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Oil majors line up to bid for Mexican deepwater contracts

Auctions will test investment appetite in Mexico after Trump victory in US


Written by Jude Webber at Financial Times

Click HERE to Read the Article by the Publisher.

Some of the world’s best-known oil majors are expected to compete in a long-awaited auction for deepwater contracts in Mexico on Monday that marks a key opening of the country’s energy sector.

ExxonMobil, BP, Royal Dutch Shell and Chevron and China’s Cnooc are set to be among bidders for blocks in the Gulf of Mexico that have been off-limits to private investment for nearly eight decades.

”It is the start of the big oil game” in Mexico, said Pablo Medina, analyst at Wood Mackenzie, an energy consultancy.

The auctions will be the first big test of investment appetite in Mexico since Donald Trump romped to victory in the US election with populist pledges including renegotiating the North American Free Trade Agreement.

His Nafta pledge could, if realised, bump up exploration costs in Mexico if imports of heavy equipment needed for drilling were subjected to tariffs

Mexico has been opening up its energy sector to private investment under a sweeping reform programme and has already tendered shallow-water and onshore blocks in recent months. But the deepwater contracts that will be awarded on Monday are considered the crown jewels of the auction process so far because of the prospects for big discoveries.

Whereas the US side of the Gulf is chock-full with rigs and accounts for 17 per cent of US crude production, the Mexican side is still largely a blank slate.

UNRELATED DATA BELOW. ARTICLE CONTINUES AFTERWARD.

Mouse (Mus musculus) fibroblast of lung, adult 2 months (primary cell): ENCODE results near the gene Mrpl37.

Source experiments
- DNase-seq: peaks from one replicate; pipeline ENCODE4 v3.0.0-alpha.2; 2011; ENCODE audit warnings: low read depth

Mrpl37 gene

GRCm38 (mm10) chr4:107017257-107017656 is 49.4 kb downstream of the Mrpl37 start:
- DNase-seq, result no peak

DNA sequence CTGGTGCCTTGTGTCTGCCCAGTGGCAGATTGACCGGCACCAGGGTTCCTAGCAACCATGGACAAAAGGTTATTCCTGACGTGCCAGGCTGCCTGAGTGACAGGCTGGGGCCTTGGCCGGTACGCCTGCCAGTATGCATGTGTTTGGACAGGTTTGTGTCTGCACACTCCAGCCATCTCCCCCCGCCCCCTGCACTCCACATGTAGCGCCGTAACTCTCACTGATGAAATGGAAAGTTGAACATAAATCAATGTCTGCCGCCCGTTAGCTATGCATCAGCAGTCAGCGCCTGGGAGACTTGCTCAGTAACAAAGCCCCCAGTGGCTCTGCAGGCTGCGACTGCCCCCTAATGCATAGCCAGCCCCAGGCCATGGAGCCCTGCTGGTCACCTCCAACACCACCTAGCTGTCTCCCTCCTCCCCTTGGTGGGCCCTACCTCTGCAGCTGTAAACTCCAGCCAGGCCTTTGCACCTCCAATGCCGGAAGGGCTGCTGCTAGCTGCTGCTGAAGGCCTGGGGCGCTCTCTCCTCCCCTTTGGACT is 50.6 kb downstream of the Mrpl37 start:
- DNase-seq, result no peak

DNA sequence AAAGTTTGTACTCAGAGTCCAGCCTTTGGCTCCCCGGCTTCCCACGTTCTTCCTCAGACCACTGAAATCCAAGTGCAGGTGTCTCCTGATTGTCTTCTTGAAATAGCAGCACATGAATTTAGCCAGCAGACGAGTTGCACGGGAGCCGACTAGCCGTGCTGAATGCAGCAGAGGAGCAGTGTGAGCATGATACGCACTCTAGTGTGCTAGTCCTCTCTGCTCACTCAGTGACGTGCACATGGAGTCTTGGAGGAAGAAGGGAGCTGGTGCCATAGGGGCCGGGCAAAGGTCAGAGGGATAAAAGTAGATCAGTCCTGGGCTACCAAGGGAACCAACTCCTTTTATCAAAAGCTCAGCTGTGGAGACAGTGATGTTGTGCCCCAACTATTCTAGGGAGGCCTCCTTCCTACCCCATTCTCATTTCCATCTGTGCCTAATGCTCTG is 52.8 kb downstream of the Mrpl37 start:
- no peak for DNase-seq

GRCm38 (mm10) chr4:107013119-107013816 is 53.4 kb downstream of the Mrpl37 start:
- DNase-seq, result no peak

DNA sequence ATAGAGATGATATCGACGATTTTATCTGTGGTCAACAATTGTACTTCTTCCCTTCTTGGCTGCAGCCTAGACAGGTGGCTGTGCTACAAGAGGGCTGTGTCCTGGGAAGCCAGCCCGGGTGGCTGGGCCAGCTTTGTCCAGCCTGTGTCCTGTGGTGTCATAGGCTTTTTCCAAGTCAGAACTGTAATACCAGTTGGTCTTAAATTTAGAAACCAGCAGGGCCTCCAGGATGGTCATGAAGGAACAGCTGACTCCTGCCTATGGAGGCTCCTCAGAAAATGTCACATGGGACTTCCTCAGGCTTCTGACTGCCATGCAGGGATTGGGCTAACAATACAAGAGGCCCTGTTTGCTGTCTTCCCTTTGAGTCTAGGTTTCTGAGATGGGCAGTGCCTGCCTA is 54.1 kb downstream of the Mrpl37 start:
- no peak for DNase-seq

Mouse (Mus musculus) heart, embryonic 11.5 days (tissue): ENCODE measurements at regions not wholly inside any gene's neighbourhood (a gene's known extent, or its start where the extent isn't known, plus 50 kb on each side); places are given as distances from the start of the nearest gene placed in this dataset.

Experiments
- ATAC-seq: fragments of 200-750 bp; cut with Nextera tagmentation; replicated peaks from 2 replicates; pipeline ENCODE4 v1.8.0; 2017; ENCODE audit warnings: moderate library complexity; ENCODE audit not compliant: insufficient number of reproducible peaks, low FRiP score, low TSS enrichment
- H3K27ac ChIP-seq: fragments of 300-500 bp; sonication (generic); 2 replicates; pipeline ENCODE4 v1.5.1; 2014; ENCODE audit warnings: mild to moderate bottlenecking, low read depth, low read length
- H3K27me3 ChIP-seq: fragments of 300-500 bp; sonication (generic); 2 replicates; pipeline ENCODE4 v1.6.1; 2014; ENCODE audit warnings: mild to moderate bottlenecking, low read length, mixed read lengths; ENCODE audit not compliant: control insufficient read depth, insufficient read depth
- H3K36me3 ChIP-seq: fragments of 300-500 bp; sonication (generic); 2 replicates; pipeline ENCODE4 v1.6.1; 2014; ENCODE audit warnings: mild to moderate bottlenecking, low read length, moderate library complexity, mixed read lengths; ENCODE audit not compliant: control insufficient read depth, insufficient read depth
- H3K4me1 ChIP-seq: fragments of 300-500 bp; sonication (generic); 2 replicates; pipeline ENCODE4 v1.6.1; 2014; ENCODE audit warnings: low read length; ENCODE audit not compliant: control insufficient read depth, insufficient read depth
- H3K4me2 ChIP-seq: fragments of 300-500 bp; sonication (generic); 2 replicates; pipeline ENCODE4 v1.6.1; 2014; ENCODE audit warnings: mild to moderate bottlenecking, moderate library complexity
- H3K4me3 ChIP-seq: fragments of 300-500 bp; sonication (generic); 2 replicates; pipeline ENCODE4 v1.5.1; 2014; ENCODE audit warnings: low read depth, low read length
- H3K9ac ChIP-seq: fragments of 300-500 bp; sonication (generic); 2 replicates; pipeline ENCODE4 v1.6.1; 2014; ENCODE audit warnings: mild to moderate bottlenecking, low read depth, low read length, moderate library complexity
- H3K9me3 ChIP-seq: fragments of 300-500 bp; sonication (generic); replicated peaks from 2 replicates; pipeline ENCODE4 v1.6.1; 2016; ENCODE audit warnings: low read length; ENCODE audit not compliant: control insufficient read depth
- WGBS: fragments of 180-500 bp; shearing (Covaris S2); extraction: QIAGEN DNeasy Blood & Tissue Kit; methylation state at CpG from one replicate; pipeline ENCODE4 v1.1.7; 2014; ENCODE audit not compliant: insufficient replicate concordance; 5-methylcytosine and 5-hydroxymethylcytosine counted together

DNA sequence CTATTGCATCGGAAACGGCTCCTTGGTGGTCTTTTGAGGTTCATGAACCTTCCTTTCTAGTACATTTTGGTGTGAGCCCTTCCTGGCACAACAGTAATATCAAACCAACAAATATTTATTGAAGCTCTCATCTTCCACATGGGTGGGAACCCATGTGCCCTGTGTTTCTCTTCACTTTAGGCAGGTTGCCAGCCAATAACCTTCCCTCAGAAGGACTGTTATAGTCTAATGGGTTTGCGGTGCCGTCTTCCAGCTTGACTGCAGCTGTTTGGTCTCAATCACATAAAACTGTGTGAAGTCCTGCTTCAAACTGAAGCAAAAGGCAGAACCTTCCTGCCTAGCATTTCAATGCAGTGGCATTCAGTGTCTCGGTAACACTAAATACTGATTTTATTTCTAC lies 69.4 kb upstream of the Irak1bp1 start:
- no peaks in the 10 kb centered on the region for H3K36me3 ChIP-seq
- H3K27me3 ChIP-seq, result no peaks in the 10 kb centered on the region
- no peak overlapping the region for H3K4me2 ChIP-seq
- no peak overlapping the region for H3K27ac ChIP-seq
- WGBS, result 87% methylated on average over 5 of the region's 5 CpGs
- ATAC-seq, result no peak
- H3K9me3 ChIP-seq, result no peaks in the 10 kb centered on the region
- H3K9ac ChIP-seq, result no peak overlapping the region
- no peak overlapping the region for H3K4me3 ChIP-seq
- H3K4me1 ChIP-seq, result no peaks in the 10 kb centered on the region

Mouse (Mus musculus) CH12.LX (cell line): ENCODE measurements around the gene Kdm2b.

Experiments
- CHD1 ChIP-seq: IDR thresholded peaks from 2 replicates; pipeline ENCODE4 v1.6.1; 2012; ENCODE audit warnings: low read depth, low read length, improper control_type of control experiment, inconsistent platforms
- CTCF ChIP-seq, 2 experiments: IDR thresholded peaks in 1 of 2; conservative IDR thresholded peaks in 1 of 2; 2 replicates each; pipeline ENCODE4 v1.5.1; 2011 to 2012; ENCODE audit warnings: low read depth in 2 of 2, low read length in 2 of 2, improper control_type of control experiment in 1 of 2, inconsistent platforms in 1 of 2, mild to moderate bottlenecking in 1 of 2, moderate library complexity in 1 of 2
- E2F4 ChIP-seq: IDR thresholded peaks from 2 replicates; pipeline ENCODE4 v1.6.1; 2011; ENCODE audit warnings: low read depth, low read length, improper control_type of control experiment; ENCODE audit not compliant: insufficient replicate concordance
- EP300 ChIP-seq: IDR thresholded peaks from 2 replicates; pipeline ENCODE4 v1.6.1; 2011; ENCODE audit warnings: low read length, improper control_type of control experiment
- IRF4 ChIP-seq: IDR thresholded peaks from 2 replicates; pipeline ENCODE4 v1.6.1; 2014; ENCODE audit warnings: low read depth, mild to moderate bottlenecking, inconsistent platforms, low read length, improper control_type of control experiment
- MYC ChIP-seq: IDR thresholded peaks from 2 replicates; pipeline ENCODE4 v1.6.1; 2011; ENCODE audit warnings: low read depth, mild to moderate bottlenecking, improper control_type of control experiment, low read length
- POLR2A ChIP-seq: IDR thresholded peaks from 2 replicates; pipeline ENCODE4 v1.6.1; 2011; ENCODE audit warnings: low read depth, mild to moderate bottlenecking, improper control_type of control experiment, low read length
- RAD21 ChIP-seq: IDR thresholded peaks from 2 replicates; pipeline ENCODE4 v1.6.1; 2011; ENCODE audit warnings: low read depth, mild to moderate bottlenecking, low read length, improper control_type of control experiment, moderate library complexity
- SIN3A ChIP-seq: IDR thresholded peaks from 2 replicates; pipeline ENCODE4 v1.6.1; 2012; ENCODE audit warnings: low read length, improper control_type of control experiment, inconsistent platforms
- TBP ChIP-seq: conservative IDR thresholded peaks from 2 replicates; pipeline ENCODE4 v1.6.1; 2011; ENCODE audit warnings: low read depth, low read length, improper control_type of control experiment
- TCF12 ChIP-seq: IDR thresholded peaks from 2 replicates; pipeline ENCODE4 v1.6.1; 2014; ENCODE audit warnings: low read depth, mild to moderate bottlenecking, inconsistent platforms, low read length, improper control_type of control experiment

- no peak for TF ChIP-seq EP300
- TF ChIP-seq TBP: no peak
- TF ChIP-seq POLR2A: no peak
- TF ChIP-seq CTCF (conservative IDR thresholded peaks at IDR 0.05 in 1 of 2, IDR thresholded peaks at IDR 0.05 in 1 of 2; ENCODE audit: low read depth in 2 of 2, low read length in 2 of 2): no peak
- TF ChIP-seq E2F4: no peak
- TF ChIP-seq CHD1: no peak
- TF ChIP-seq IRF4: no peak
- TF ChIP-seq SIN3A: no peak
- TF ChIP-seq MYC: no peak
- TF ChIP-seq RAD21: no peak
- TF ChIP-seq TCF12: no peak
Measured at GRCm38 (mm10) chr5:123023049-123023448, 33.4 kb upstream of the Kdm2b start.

Mexico is auctioning off four blocks in the Perdido Fold Belt, some 320km south of Texas, that show geological similarities to the US side and are close to important pipeline infrastructure. Six more larger blocks are on offer in the largely unexplored Salina Basin in the south of the Gulf of Mexico.

“If you want to shoot for the stars, that’s the Salina basin,” Juan Carlos Zepeda, head of the National Hydrocarbons Commission (CNH), which is running the tender, told the FT.

Eight individual companies and seven consortiums are expected to take part.

In addition, companies can also bid to partner with Pemex, Mexico’s financially troubled state oil company, in the deepwater Trion field, the first joint-venture in the company’s 78-year history.

Pemex is teaming up on Monday with Chevron and Japan’s Inpex, and has also qualified to bid individually. The CNH has not said which blocks companies are bidding for.

Pedro Joaquín Coldwell, energy minister, said success would be to award four of the 10 fields, which would not start producing for a decade if oil is found.

However Steve Otillar, an oil and gas partner with law firm Akin Gump in Houston, saw the prospect of “virtually all if not all being tendered. There are some great opportunities there and it’s a 10-year window — most people see prices recovering . . . they could be $80 per barrel by then”.

Prospective resources are nearly 11bn barrels of oil equivalent in the Perdido and Salina blocks, and potentially as much as 485m barrels of crude equivalent in Trion, according to the CNH.

While prospective bidders have applauded Mexico for making extensive seismic data available, that data showed the opportunities “are not as obvious as many companies thought”, said a senior official at one international company planning to bid.

Pemex is hoping that the 60 per cent Trion stake will bring in a total of $11bn in investment, while Mr Medina estimated investment of $3bn to $10bn per field in the case of discoveries.

With oil companies’ cash flows squeezed, the auctions come “in a very difficult pricing environment”, albeit “the sector is seeing light at the end of the tunnel”, said an executive at one company that is preparing a bid.

“Most of the ones that pulled out are midsized — they’re the ones that are struggling [in this price environment]. This is going to be a cash flow game,” said a senior official at a major that will take part.

Initially, 26 bidders, between consortiums and individual companies, had pre-qualified for the Perdido and Salina blocks and 10 had lined up for Trion, but a raft of companies, including Noble Energy of the US and Japan’s Mitsubishi Corp, India’s ONGC Videsh, Petrobras of Brazil, PetroCanada and Galp of Portugal, have dropped out.

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Written by Jude Webber at Financial Times

Click HERE to Read the Article by the Publisher.